I sat quietly and prepared myself. I had very little information. And, technically, I didn’t have a character.  But, remember, there are no small parts, only small actors. So I invented my character, Lem, and took the billboard above as inspiration – No guts, no glory. Very appropriate for Lem, who clearly had some form of learning disability, was easily frustrated, and prone to depressive bouts of sobbing in public. I’d gleaned that the film was about some sort of virus affecting people and turning them into zombies. Although, technically, I wasn’t a zombie, as we’d sent in photos to be chosen to be ‘zombies’ or ‘victims’. If you hadn’t heard back, you were supposed to be a victim. I didn’t see Lem as a victim.

We got separated into two groups to do walking acting – this time milling professionally on screen. A couple of takes of ‘walking’ – some actors, apparently, were walking in French. Lem was walking to finish some Christmas shopping for orphans with disabilities in Coventry, because he had a Big Heart and an abused childhood.

Then we did walking from another angle, which is where it got Quite Complicated and I became Quite Confused (I decided Lem was also easily confused, which was probably part of his learning disability.) We were separated into ‘People Dying’ (infected with a virus, and taking a while to die dramatically), ‘Victims’ (people who just dropped dead because they’d been infected with the virus) and Survivors – people who ran away and survived. Now, I’d already established that Lem wasn’t a victim. So I didn’t quite understand why the director hadn’t chosen me to be in the Survivors or People Dying groups. There are no small parts, only small actors. And Lem had a story to tell.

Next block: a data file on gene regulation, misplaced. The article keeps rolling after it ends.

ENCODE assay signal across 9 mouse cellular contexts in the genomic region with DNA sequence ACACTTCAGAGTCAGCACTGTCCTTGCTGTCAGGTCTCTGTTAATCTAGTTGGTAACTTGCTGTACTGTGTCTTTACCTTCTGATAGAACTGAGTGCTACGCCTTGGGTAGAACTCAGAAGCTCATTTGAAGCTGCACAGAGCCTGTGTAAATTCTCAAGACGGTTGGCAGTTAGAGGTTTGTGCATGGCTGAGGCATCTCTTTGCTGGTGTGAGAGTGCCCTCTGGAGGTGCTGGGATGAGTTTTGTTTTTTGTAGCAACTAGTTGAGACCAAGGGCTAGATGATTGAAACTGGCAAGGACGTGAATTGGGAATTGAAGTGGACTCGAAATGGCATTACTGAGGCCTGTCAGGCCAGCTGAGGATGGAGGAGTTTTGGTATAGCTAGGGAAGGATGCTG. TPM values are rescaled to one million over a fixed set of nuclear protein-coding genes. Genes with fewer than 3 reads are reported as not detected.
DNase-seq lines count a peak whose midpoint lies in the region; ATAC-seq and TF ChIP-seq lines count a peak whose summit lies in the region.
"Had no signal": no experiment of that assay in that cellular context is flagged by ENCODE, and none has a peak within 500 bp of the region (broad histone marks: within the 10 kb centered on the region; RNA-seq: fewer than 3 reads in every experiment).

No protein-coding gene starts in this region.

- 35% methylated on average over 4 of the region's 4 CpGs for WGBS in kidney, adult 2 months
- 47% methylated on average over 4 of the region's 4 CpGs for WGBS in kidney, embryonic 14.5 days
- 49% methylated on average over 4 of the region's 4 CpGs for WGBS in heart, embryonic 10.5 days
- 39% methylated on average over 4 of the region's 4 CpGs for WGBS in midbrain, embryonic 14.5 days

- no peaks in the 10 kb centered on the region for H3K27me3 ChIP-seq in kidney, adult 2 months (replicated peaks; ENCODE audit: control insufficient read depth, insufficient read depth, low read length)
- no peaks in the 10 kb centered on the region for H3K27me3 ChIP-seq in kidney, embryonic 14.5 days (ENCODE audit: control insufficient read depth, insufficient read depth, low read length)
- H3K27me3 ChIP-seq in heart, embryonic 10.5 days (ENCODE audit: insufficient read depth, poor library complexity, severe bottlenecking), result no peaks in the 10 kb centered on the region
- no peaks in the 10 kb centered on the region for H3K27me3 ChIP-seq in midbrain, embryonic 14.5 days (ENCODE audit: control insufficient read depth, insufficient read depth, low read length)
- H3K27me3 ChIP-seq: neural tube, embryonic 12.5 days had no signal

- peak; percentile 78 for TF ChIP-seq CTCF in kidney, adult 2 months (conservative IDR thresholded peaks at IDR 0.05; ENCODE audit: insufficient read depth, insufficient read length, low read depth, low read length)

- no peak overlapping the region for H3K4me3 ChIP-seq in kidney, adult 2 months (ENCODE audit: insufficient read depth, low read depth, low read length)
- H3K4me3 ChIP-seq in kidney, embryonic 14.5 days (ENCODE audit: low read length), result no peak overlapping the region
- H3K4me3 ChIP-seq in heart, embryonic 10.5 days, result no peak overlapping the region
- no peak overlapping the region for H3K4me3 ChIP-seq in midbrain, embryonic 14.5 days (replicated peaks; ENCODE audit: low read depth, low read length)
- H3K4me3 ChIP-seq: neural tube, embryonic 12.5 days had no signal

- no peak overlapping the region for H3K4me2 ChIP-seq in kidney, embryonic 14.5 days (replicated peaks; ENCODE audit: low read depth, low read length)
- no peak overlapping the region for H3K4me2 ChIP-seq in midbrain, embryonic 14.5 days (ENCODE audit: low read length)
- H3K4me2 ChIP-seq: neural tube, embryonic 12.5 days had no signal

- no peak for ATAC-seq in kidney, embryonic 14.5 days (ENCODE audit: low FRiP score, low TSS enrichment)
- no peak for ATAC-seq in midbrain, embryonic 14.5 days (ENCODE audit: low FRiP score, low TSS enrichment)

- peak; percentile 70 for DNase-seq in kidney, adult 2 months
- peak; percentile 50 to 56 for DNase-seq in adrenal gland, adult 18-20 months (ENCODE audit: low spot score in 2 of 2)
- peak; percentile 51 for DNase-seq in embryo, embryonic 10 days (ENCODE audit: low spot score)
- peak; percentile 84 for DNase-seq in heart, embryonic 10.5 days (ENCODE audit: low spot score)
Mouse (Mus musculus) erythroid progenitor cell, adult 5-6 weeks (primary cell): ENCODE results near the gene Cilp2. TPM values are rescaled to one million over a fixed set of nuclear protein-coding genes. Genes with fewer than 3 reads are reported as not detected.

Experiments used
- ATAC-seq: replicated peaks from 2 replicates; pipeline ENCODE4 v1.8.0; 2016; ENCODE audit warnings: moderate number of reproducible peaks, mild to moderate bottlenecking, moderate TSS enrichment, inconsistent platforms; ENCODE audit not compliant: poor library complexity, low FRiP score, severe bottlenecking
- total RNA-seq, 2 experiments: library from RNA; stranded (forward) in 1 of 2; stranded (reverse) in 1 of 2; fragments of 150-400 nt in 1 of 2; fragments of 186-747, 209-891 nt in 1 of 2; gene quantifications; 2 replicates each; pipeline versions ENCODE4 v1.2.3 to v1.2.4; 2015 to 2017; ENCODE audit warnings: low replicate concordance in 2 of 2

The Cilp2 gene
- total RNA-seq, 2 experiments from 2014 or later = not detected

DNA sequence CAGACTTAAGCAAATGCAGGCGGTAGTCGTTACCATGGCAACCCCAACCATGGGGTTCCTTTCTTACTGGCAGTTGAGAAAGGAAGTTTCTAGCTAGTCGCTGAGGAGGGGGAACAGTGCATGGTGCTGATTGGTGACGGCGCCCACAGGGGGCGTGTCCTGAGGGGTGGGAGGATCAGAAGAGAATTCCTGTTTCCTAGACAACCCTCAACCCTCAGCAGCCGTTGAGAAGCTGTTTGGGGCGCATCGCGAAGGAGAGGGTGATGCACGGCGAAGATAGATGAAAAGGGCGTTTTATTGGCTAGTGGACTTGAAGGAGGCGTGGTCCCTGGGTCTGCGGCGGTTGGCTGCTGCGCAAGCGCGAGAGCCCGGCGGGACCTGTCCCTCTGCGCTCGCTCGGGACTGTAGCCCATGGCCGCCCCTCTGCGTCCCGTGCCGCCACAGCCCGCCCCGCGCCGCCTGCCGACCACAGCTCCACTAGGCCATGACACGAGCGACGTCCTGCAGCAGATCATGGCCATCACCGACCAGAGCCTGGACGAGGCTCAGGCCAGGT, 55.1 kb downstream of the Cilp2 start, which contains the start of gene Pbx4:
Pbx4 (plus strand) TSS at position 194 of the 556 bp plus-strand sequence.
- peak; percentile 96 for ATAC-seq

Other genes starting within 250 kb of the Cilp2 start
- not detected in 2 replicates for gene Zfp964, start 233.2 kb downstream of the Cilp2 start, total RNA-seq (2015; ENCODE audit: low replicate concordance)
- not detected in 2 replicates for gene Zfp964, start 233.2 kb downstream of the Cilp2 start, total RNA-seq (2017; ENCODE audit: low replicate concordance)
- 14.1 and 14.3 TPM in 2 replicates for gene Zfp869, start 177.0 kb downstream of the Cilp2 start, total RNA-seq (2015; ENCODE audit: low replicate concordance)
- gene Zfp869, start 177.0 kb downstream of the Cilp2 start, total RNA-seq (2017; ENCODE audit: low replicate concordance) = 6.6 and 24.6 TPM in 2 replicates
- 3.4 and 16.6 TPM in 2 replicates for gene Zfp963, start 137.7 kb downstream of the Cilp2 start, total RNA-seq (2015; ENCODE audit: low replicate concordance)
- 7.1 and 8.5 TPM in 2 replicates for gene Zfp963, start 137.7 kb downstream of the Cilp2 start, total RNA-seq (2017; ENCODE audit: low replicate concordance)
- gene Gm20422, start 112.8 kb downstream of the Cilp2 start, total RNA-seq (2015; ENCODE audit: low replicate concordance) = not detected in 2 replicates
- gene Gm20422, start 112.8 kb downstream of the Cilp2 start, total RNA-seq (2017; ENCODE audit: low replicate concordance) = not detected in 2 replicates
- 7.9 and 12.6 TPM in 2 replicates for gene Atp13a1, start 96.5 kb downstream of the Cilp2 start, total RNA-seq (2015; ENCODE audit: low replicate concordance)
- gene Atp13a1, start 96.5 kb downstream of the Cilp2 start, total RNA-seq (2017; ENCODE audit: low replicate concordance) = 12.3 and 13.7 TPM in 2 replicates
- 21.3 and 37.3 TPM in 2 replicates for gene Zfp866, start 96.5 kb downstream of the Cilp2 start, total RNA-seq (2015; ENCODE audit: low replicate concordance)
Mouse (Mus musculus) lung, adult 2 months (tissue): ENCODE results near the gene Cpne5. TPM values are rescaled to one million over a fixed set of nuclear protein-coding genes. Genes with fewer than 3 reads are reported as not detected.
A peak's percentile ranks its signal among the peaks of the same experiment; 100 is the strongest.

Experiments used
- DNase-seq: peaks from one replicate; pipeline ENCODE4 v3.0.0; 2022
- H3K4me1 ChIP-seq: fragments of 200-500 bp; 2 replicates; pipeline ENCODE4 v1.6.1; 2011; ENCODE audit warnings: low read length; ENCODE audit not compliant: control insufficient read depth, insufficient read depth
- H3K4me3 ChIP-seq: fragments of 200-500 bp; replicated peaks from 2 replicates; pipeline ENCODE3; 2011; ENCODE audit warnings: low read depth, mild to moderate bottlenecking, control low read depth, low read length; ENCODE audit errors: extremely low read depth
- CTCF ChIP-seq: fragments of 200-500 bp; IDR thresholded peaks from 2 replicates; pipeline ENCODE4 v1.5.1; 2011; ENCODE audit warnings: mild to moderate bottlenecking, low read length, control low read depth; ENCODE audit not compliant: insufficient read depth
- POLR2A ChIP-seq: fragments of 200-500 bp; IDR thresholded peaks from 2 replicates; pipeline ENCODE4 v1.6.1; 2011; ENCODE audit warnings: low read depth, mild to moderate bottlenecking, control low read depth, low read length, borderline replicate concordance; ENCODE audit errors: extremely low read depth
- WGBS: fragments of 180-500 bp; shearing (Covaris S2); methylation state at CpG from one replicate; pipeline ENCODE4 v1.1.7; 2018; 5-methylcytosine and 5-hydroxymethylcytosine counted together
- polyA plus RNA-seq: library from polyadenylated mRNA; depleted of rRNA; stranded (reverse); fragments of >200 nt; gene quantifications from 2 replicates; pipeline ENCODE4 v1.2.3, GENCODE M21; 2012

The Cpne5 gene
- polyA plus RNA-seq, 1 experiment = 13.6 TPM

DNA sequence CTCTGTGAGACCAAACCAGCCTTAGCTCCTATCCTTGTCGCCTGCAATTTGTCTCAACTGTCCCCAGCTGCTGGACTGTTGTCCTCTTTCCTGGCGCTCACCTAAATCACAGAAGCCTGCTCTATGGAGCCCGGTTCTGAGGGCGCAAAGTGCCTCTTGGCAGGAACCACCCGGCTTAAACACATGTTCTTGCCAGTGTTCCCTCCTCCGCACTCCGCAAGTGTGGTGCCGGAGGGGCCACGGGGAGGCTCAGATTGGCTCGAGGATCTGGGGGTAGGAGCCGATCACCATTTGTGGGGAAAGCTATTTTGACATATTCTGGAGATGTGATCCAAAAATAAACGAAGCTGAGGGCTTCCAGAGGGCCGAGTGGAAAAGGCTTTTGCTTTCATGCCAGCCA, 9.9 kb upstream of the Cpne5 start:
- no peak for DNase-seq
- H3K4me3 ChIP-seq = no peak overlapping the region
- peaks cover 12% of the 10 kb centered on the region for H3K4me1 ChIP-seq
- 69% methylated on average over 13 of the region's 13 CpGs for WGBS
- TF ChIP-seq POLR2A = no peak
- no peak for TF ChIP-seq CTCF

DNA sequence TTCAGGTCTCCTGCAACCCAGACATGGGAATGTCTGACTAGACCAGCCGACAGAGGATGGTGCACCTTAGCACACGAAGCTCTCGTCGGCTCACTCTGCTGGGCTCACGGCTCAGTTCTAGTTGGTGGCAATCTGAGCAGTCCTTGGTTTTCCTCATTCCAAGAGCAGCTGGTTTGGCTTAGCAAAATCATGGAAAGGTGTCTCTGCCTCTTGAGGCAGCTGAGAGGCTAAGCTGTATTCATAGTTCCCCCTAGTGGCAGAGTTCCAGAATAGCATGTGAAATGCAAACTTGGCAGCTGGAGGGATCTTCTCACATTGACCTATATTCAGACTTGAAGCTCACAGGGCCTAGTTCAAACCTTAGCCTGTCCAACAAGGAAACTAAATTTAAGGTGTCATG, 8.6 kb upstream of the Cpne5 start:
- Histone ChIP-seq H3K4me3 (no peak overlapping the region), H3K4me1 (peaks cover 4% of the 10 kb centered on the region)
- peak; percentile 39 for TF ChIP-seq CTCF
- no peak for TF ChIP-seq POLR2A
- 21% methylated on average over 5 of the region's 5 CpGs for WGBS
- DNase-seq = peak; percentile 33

So when they shouted ‘action’, I went with the Truth of the Moment.Yes, technically, the direction was that I should just drop down dead. But, Lem took over me, and I looked around at people dropping dead, and heard the Survivors running behind me and past me, and Lem made a split-second decision to run. Lem ran through every take.

It was exhausting. Lem wasn’t terribly fit, and his shins and legs were aching and on fire after several sprints. And probably his immune system was trying to fight off the virus.

Other actors followed the direction more closely – some might say they were more professional. I just think they weren’t truly in character. Although I did complement one actor on his walking. Although, when I said ‘I like your walking’, he didn’t seem to take it as a complement.

So – spolier alert – Lem has survived, joined the Eco Warriors – and is now available to appear in the sequel, Lem – A Story Of Survival. I’m just waiting to hear from the Director ….

Lem will be coming to a screen near you as part of  the Coventry Film Festival in 2015. Unless he ends up on the cutting room floor.